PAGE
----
Approach to reconstructing a target large-scale climate field from predictors employing multivariate regression methods. CFR methods have been applied both to filling spatial gaps in early instrumental climate data sets, and to the problem of reconstructing past climate patterns from ‘climate proxy’ data.
Climate ‘proxies’ are sources of climate information from natural archives such as tree rings, ice cores, corals, lake and ocean sediments, tree pollen, or human archives such as historical records or diaries, which can be used to estimate climate conditions prior to the modern period (e.g. mid 19th century to date) during which widespread instrumental measurements are available. Proxy indicators typically must be calibrated against modern instrumental information to yield a quantitative reconstruction of past climate.
Climate sensitivity is a measure of the equilibrium global surface air temperature change for a particular forcing. It is usually given as a °C change per W/m2 forcing. A standard experiment to determine this value in a climate model is to look at the doubled CO2 climate, and so equivalently, the climate sensitivity is sometimes given as the warming for doubled CO2 (i.e. from 280 ppm to 560 ppm). The forcing from doubled CO2 is around 4 W/m2 and so a sensitivity of 3°C for a doubling, is equivalent to a sensitivity of 0.75 °C/W/m2. The principal idea is that if you know the sum of the forcings, you can estimate what the eventual temperature change will be.
We should underscore that the concepts of radiative forcing and climate sensitivity are simply an empirical shorthand that climatologists find useful for estimating how different changes to the planet’s radiative balance will lead to eventual temperature changes. There are however some subtleties which rarely get mentioned. Firstly, there are a number of ways to define the forcings. The easiest is the ‘instantaneous forcing’ – the change is made and the difference in the net radiation at the tropopause is estimated. But it turns out that other definitions such as the ‘adjusted forcing’ actually give a better estimate of the eventual temperature change. These other forcings progressively allow more ‘fast’ feedbacks to operate (stratospheric temperatures are allowed to adjust for instance), but the calculations get progressively more involved.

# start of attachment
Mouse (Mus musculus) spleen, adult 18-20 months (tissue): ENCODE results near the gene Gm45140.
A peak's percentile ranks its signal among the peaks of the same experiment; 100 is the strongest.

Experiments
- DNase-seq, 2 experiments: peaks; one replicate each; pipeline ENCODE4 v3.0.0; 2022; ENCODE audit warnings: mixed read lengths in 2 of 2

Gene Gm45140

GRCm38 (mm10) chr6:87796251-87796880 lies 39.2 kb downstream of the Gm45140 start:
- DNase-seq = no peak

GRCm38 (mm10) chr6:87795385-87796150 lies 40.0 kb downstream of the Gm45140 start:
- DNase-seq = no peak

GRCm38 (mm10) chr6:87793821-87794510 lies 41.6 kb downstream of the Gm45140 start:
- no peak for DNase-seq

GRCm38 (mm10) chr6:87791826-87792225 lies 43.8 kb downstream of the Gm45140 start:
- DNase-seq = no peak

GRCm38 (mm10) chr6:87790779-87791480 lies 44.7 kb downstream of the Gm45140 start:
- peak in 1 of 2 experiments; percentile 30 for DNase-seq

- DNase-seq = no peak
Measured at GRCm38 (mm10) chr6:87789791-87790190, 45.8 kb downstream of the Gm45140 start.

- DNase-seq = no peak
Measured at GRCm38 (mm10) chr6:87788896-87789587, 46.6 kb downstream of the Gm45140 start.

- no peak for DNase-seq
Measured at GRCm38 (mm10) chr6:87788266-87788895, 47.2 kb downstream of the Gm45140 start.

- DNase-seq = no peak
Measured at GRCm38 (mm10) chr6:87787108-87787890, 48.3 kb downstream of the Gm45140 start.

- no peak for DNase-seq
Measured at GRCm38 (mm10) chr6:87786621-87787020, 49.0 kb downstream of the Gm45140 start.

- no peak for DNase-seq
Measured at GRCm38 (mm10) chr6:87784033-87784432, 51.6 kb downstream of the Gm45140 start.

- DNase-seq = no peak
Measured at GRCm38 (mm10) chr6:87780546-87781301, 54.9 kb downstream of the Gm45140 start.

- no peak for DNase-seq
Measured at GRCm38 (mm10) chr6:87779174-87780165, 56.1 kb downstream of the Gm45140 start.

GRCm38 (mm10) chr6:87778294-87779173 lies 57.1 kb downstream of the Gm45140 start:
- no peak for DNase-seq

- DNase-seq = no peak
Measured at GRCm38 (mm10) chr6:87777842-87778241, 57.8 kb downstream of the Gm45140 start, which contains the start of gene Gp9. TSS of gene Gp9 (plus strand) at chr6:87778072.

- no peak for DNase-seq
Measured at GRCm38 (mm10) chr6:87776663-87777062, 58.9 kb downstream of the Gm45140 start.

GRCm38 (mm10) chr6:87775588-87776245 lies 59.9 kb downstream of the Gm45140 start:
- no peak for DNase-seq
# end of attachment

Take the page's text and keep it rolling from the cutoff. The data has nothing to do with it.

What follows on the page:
Secondly, not all forcings are equal. Because of differences in vertical or horizontal distribution of forcings, some changes can have a more than proportional effect on temperatures. This can be described using a relative ‘efficacy’ factor that depends on the individual forcing. For instance, the effect of soot making snow and sea ice darker has a higher efficacy than an equivalent change in CO2 with the same forcing, mainly because there is a more important ice-albedo feedback in the soot case. The ideal metric of course would be a forcing that can be calculated easily and where every perturbation to the radiative balance had an relative efficacy of 1. Unfortunately, that metric has not yet been found!
It has sometimes been argued that the earth’s biosphere (in large part, the terrestrial biosphere) may have the capacity to sequestor much of the increased carbon dioxide (CO2) in the atmosphere associated with human fossil fuel burning. This effect is known as “CO2 fertilization” because, in the envisioned scenario, higher ambient CO2 concentrations in the atmosphere literally “fertilize” plant growth. Because plants in turn, in the process of photosynthesis, convert CO2 into oxygen, it is thus sometimes argued that such “co2 fertilization” could potentially provide a strong negative feedback on changing CO2 concentrations.
A natural coupled mode of climate variability associated with both surface temperature variations tied to El Niño and atmospheric circulation changes across the equatorial Pacific (see also ‘Southern Oscillation Index’). Term was first coined by Rasmusson and Carpenter (1982). More information on ENSO can be found here.